Ian Hamilton Finlay: Of Conceits and Collaborators.
Ian Hamilton Finlay was born in 1925 in Nassau, the Bahamas, to Scottish parents. He returned to Scotland as a young child and lived in Glasgow, until the advent of the Second World War led to his exile in Orkney. He read many books on cubism and surrealism, and was greatly influenced by both art forms. He briefly attended Glasgow School of Art but was called up to serve in the War in 1942, at the age of seventeen, and was shipped off to Germany. There he had the opportunity to form friendships with the artists Colquhoun, MacBryde and Minton, and often stayed with them during his army years.
On returning from Germany, Finlay worked as a shepherd in Orkney for a time, and simultaneously wrote copious short stories and plays, many of which were published in the Glasgow Herald. Eventually these were compiled together in book form. But it was his move to writing poetry in the 1950s that revealed Finlay’s true talent, although this was not initially appreciated in Scotland and his first collection, The Dancers Inherit the Party, did not sell well.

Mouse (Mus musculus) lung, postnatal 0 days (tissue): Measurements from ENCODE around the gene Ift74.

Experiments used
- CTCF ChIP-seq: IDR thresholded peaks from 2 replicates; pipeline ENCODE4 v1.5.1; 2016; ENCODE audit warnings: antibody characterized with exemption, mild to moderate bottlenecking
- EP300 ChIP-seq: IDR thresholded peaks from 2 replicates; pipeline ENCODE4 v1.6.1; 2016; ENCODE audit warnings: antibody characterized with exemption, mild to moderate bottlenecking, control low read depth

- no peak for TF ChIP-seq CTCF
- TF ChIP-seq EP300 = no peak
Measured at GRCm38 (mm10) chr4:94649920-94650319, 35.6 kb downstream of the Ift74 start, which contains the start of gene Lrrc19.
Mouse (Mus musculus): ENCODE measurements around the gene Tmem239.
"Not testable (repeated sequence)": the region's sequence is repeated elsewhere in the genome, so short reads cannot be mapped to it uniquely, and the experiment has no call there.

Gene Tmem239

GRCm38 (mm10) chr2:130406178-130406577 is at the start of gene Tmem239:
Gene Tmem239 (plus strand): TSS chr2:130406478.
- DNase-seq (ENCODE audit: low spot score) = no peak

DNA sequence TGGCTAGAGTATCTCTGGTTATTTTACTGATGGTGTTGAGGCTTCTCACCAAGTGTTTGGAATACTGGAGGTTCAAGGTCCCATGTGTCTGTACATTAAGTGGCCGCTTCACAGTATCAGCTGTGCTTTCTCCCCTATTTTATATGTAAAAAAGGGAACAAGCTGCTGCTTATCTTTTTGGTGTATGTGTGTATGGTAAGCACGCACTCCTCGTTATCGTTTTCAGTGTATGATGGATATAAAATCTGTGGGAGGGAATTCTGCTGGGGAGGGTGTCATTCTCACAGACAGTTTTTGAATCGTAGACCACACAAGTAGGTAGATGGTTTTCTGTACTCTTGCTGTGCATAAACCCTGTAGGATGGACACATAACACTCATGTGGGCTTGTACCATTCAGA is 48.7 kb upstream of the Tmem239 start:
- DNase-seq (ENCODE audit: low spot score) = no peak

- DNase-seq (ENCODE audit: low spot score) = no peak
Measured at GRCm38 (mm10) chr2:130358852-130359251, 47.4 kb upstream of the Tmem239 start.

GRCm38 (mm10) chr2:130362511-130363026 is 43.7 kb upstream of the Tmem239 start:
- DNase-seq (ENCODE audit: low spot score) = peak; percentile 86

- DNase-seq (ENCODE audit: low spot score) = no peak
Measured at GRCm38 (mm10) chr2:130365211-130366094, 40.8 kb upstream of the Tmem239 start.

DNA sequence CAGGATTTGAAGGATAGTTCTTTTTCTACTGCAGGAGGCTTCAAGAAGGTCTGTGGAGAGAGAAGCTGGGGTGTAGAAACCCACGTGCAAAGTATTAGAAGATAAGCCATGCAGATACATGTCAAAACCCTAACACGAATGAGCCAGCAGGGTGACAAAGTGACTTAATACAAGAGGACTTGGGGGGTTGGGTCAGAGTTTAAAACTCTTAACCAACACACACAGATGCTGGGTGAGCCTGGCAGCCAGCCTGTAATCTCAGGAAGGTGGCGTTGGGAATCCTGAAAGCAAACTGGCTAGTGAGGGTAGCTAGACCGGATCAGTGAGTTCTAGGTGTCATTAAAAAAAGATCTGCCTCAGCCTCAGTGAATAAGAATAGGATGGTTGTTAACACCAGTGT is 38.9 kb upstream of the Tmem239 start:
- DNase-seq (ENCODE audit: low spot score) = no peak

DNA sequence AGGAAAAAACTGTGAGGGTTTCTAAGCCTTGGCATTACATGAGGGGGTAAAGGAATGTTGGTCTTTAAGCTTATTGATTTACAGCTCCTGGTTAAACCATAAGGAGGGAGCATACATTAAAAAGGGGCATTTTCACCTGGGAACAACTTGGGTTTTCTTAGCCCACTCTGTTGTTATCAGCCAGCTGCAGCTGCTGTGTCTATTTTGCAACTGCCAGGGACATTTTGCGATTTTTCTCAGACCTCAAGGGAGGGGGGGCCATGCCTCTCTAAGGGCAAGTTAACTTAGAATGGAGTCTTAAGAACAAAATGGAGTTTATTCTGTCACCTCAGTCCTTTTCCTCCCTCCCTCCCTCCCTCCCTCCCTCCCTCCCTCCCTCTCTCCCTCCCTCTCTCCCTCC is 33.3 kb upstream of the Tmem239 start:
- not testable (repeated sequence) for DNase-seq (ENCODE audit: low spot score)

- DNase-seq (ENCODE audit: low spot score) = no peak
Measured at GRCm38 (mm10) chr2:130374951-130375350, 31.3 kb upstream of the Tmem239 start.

In 1963 Finlay produced Rapel, his first volume of ‘concrete poems’, in which the structure of the poem on the page was as important to the piece as the words themselves. Finlay, like other concrete poets, believed the layout contributed greatly to the poem’s meaning. It is perhaps for his concrete poems that Finlay is best known, and they are among his greatest achievements.
In the Sixties, Finlay also began to design gardens, laying out classical porticoes and Grecian temples using predominately traditional Scottish building materials – he also combined his poetry with his gardenscaping and sculpture, arranging words on wood and stone, and incorporating his poems into the gardens themselves. He has created gardens across the world, but the greatest is still his own garden, Little Sparta, at Dunsyre, near Edinburgh.
TLittle Sparta garden is 20 miles south west of Edinburgh – follow the A702 to Dolphinton, head west to Dunsyre, and 1 mile west of Dunsyre turn onto the track for Little Sparta. The garden is open to the public from June to September, Friday to Sunday 2pm to 5pm. Admission is by donation.
The Dancers Inherit the Party and Glasgow Beasts An’a Burd are available as a single volume from Polygon (£9.99 PBK, ISBN 1904598137). Little Sparta: The Garden of Ian Hamilton Finlay by Jessie Sheeler, with photographs by Andrew Lawson, is available from Francis Lincoln Ltd (£25 HBK, ISBN 0711220859). Ian Hamilton Finlay: A Visual Primer by Yves Abrioux is available from Reaktion Books (£25 PBK, ISBN 094846240X)